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How much pressure in a tubed tubeless tire?

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How much pressure in a tubed tubeless tire?

Old 08-29-19, 06:32 AM
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epnnf
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How much pressure in a tubed tubeless tire?

My new Kona came w/tubeless tires, 650 x 47, but the shop put tubes in them. Thats ok w/me, since I have yet to make the plunge into the world of tubeless. The tire says max 65 psi; the rim has no marking at all. If there are tubes in there, can the pressure go higher?
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Old 08-29-19, 06:54 AM
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Of tires that have different pressure recommendations for tubed and tubeless use (Panaracer springs to mind,) the variance is usually ~10psi; say 60psi for tubeless, 70psi for tubed.

My question would be why? Bike + rider would have to exceed 300lbs to get past even 60psi in a 47mm tire.
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Old 08-29-19, 07:56 AM
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I don't have Dr. Isotope's experience with tubes, but if the tire says 65psi, I'd stick with 65psi or less. As he alludes, you probably have a bit of leeway, but why chance it?

And why would you need it? What is the goal in pumping up 47s to beyond 65? You'd have to weight about 400 lb or more to justify even the 65psi. I'm a big guy myself, but 65psi in a 47mm tire is way, way more than optimal for 99.9% of people.

Regarding the rim, 65 psi in a 47mm tire generates around 10,000 lb of force trying to split the rim in two, down the spoke line. Most rims are built to handle most pressures (they're strong enough for any reasonably size-matched tire and pressure). So you SHOULD be ok with the rim. But again - more than 65 psi is probably suboptimal for ride quality.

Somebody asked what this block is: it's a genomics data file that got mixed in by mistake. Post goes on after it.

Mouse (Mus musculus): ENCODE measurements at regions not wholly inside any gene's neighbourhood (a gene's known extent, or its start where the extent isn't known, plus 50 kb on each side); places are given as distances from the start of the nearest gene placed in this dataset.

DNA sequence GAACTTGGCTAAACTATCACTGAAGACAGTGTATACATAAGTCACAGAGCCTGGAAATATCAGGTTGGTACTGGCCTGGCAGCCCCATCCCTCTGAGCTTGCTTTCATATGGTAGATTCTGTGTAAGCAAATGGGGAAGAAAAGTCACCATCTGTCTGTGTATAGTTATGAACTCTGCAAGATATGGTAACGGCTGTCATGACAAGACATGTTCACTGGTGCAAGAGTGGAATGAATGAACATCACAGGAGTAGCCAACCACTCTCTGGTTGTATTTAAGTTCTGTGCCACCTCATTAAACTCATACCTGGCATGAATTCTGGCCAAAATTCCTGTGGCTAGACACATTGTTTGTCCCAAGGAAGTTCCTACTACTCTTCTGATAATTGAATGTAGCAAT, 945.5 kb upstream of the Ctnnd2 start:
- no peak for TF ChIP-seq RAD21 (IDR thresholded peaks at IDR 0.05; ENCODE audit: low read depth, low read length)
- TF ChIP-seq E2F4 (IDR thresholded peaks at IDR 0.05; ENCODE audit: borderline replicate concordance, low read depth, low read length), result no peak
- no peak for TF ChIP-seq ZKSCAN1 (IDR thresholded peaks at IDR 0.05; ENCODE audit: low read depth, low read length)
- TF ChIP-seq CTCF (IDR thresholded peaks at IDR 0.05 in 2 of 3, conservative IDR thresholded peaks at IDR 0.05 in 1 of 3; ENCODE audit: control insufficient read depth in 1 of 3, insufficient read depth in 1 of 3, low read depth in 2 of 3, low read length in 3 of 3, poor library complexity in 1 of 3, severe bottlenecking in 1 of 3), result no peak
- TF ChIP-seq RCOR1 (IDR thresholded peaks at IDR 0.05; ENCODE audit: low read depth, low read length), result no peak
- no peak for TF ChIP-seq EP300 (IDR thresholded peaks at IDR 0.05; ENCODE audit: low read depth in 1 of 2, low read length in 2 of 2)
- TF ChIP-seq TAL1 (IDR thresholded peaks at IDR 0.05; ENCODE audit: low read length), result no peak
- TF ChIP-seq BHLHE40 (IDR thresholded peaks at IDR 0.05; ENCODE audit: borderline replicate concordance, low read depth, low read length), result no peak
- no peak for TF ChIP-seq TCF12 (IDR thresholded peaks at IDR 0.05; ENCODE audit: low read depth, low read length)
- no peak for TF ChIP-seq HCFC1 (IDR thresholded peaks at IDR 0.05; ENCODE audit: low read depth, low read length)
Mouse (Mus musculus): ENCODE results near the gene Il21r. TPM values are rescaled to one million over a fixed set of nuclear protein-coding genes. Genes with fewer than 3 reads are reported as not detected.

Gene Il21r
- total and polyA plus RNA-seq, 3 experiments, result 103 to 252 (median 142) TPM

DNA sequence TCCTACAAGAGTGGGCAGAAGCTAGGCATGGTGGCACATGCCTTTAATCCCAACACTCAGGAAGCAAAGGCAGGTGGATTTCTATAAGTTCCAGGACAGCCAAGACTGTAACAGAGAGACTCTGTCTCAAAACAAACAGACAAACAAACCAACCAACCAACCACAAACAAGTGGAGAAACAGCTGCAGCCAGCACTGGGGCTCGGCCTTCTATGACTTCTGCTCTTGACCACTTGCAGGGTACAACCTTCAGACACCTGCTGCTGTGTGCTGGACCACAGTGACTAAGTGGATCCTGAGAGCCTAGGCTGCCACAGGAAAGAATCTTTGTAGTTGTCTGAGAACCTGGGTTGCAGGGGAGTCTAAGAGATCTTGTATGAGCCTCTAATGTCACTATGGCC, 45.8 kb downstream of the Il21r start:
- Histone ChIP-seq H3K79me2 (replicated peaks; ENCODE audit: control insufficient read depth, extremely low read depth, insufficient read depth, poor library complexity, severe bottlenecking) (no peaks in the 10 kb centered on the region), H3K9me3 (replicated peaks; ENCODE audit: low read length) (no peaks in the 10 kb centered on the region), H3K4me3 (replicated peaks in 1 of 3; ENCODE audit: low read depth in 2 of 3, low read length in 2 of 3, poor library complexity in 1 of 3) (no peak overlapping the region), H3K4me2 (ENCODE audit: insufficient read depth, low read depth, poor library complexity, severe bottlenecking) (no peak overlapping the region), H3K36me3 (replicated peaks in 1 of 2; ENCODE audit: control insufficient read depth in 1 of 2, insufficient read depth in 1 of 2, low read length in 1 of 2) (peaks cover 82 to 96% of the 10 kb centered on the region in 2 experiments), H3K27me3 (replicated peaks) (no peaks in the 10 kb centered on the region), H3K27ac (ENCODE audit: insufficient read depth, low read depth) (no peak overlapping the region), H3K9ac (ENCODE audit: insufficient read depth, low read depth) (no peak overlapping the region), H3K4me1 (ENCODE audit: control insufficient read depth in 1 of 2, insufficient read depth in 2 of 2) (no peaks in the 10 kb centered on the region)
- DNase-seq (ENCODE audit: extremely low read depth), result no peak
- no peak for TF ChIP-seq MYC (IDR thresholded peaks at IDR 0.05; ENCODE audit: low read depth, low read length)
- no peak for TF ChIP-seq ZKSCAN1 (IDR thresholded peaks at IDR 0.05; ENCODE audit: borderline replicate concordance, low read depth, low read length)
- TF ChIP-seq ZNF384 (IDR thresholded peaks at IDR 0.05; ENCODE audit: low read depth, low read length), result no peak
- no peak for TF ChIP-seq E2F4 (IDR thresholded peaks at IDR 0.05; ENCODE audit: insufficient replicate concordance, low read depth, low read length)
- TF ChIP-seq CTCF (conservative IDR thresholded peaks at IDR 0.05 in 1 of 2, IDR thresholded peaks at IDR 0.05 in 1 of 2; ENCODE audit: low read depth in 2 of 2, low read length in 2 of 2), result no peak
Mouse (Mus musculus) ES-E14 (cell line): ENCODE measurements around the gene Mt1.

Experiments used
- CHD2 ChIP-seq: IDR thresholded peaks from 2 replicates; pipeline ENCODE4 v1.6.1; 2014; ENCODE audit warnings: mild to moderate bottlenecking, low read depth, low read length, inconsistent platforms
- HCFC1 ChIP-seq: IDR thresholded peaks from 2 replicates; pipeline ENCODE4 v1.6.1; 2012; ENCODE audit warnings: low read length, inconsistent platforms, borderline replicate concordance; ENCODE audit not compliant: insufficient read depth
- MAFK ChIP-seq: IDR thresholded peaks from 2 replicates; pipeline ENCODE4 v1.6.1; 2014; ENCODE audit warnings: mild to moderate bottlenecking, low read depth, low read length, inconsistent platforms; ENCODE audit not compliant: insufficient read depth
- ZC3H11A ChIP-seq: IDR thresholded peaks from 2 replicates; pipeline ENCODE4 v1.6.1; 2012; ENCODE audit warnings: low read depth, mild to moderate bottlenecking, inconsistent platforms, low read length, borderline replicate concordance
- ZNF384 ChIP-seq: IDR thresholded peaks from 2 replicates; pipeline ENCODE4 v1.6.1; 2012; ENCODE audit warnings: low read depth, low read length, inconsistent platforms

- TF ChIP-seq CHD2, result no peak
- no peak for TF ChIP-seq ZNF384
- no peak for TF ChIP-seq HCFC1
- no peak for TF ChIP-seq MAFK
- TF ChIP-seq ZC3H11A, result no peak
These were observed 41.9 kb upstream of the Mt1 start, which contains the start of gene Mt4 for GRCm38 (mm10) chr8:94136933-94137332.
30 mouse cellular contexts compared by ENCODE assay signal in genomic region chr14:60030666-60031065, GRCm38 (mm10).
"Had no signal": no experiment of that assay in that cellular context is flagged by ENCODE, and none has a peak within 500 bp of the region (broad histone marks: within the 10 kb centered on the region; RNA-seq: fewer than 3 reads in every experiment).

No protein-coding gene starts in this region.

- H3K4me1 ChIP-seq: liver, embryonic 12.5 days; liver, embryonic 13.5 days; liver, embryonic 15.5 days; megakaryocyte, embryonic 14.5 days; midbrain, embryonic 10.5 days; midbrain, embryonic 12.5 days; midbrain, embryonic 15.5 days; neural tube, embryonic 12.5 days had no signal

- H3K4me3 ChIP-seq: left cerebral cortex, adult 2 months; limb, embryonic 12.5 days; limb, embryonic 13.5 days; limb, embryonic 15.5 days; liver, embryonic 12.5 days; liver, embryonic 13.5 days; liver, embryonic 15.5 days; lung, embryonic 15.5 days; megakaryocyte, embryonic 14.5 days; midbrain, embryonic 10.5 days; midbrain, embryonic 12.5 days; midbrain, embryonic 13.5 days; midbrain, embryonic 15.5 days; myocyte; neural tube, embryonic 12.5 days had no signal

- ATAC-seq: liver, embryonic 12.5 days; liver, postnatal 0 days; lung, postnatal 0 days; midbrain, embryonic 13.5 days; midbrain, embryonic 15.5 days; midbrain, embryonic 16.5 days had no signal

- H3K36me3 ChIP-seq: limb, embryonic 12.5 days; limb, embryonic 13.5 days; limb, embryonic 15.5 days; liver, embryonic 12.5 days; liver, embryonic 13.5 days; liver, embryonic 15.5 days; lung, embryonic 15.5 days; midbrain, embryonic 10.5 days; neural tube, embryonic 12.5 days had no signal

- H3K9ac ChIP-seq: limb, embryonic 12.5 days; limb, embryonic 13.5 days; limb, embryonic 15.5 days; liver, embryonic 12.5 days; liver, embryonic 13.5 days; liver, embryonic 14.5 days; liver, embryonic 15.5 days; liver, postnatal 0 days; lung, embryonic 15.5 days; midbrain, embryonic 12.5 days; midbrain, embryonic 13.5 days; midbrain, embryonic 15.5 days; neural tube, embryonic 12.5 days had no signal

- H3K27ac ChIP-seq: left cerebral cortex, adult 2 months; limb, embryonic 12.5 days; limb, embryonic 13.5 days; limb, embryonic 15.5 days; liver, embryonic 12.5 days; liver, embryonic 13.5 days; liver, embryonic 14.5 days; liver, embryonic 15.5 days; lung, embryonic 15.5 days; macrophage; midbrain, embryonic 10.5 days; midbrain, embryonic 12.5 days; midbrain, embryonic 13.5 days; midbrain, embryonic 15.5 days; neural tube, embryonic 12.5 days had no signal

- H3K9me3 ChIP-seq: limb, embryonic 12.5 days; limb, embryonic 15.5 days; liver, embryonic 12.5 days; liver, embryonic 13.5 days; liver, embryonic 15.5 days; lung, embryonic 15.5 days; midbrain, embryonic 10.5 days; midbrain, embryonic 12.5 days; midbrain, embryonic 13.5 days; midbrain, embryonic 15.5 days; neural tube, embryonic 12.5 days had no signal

Question for all: What pressure do other riders who use the bigger tires use?
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Old 08-29-19, 08:32 AM
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Yes, you can generally go higher with tubes since you don't have to worry about tire blowoff in a tubeless setup, but anything more than 40psi on a 47mm tire is overkill already
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Old 09-01-19, 05:19 PM
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I was only curious

just for information only.

I about bout180#.

Yea, tire pressure is a very debatable topic.

FWIW, I got a flat on that bike the other day. Fixed it; rode 4 miles home; checked pressure- about 25psi.
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Old 09-02-19, 10:12 AM
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epnnf, when I was a kid, the craze was for really skinny tubular tires inflated to very high pressures. The science has evolved, and it turns out that, in addition to being uncomfortable, super high pressures have some inefficiencies in riding. So lower pressures are now recognized as efficient (perhaps a little more efficient) than tires inflated to mimic the hardness of steel bar. I ride 26mm tires on my fancy CF road bike and use 116psi and 95psi R and F, respectively. But I weigh 245#. On my 27 inch x 1-1/4 classic bikes I will be using 70 and 80 psi for front and rear.